This is the fourth installment of the Body Diversity Stories from the models who participated in the Social Outreach Seattle Body Diversity Project. Meet Dave Wheeler.
The first thing I notice about my body are the bones. Some days they’re the only thing. My proportions feel like they’ve been the same since I was thirteen. A metabolism that never lets me weigh more than 130 pounds. Maybe that’s my gift, but I’m not always thrilled with what I’ve been given.
Other days I only see pale, pale skin, something I’ve been conditioned to believe is less attractive than the bronzy, muscular physique. My body constantly falling short of an ideal I have no clue how it originated. In fact, my whole life has been a spectacularly awkward attempt to perform traditional masculinity, acceptable maleness, and—until a couple years ago—straightness.
Cisgendered, white male that I am, I don’t have a lot of room to feel sorry for myself. I’m privileged, pound for meager pound, all the same.
Late into high school I discovered David Bowie. More recently, Tilda Swinton. When Richard Wood asked, for this project, about my body, what I liked, what I disliked, how I felt empowered, my mind snapped to those pale, angular, androgynous weirdos. Artists. Creative minds I have fallen in love with. Whose bodies reflect my own.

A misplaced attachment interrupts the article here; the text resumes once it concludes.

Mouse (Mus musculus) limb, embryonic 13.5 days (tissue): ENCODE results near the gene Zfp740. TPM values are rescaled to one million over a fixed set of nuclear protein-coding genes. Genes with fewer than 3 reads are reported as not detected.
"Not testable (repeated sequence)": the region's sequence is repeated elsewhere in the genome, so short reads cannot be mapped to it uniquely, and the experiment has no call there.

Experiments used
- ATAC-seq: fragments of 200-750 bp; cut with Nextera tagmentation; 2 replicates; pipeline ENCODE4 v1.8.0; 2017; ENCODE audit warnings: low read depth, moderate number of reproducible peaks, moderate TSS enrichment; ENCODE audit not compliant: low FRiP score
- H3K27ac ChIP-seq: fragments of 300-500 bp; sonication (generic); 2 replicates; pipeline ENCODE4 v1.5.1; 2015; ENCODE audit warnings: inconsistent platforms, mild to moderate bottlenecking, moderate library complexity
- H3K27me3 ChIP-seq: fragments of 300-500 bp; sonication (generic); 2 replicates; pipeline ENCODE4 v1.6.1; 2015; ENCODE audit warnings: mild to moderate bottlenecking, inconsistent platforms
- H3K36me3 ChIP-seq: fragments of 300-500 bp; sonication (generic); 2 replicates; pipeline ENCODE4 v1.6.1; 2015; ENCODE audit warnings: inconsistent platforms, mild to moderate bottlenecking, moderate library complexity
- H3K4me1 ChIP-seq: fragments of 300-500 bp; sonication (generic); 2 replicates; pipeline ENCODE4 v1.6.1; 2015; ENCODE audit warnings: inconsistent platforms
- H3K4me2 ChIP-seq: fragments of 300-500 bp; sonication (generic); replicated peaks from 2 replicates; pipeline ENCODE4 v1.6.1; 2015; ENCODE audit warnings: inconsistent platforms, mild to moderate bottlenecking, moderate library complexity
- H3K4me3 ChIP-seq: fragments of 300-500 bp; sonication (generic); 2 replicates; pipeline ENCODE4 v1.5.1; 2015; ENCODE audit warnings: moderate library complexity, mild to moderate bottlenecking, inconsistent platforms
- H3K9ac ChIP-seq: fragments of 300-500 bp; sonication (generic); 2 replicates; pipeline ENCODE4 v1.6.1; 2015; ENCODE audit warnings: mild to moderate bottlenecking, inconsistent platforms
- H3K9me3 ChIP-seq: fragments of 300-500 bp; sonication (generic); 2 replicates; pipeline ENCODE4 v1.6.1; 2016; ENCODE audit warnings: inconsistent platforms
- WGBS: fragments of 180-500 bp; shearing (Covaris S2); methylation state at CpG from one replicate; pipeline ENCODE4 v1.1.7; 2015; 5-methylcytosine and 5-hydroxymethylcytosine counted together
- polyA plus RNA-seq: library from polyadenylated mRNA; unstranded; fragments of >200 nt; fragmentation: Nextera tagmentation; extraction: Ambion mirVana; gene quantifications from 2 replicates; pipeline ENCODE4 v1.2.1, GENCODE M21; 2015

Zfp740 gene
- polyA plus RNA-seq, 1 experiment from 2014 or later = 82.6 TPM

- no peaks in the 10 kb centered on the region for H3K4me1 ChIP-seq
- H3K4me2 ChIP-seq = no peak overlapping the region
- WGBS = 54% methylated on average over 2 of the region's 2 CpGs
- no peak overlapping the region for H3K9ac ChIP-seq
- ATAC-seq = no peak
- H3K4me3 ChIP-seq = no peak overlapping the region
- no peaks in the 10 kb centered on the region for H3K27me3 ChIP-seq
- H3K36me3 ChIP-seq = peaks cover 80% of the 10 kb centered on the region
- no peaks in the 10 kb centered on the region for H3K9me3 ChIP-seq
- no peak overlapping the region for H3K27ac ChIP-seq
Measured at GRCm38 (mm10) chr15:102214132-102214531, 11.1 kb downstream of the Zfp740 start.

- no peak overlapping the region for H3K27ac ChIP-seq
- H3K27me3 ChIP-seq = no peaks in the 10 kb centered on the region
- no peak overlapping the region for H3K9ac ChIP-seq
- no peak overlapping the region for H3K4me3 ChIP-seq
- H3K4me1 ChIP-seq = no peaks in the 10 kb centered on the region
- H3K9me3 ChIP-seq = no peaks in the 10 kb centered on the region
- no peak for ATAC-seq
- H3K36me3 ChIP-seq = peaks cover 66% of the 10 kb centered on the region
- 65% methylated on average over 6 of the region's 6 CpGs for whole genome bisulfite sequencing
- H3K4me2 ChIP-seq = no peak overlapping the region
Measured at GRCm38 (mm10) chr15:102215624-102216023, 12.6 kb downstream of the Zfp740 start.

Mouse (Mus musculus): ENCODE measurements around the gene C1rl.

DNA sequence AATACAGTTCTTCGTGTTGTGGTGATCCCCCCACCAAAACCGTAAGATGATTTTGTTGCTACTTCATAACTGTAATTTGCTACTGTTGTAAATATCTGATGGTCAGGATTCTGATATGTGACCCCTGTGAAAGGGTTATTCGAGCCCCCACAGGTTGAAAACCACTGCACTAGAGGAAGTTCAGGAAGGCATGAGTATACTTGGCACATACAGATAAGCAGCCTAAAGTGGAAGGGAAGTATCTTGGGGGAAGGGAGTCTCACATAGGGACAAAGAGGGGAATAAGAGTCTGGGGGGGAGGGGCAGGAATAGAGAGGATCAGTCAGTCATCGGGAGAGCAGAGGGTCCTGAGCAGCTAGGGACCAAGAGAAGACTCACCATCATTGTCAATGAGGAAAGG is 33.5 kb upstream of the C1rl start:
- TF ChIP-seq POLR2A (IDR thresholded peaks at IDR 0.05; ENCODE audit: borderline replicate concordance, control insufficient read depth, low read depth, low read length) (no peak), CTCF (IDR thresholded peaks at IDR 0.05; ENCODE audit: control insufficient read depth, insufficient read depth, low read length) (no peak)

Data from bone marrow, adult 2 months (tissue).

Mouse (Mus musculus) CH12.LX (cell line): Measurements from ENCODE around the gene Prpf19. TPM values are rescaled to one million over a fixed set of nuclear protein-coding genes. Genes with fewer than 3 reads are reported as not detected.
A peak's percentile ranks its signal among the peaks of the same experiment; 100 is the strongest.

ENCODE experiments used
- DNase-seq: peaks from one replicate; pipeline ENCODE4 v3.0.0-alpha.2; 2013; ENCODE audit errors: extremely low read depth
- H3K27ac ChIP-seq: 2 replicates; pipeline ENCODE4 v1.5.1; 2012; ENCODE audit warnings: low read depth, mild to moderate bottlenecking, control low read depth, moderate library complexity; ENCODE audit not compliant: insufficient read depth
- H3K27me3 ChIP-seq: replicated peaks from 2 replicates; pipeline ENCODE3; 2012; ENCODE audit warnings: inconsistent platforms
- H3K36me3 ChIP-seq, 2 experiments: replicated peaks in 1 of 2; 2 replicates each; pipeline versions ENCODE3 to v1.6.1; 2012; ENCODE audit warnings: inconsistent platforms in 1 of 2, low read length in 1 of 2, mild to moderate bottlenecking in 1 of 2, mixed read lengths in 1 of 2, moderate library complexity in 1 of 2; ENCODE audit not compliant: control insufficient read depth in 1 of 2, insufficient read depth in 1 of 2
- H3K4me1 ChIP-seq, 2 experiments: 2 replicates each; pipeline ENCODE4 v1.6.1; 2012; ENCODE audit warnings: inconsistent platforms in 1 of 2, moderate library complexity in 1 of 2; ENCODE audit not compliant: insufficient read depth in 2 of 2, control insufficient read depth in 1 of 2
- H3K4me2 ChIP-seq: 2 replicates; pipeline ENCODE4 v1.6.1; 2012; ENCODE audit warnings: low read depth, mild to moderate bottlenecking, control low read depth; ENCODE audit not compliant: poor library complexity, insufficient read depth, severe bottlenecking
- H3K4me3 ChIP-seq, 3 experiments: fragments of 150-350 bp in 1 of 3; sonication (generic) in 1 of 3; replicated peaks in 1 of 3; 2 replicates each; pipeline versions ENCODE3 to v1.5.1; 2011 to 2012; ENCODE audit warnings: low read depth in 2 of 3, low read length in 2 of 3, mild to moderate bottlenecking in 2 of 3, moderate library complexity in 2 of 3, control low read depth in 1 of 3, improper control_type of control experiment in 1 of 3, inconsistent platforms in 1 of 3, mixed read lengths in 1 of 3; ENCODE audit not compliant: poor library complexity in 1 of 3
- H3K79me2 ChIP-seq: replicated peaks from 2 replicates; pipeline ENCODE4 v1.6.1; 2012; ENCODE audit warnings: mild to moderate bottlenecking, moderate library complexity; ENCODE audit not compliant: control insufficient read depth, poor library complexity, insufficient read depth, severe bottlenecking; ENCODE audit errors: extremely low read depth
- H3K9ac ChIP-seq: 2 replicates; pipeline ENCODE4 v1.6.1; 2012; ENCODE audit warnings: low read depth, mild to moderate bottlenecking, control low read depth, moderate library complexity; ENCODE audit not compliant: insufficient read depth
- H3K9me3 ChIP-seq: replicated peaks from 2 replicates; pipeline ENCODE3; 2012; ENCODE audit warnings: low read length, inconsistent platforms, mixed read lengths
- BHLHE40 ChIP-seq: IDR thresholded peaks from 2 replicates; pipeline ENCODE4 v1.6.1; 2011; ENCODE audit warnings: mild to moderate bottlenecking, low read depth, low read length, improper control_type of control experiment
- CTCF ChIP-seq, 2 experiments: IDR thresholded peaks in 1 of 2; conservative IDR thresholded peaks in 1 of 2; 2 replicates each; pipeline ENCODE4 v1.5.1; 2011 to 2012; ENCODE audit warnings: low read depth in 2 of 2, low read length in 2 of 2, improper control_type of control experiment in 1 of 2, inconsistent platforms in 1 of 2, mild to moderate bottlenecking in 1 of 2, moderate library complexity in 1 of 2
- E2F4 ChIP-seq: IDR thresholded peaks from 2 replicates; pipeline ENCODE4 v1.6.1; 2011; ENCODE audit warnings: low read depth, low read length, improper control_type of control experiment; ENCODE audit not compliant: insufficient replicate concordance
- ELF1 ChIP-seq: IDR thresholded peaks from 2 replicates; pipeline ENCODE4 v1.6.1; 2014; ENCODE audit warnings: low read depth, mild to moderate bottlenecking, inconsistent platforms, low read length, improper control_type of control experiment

Being skinny and not especially coordinated, sports were never an interest to me. People have felt permitted to comment on my “chicken legs” and scrawny appearance. Tell me a gust of wind could blow me away. Generally imply my lack of substance, a peculiar insignificance. So, early on, I retreated into my head: studied hard and excelled at school, practiced piano for well over a decade, and wrote, crafting an art all my own, a body of work that is significant, full of substance, bears weight.
Because I recognize that art must bear weight. That is its purpose. To construct critiques, to tell truth, to articulate oppression so that it may be eradicated. Like I said, I know where my privileges lie. I know how my insecurities can cloud my perception of them. But I’m also learning how my head and my body can unite with many others around me in an effort to combat prejudice.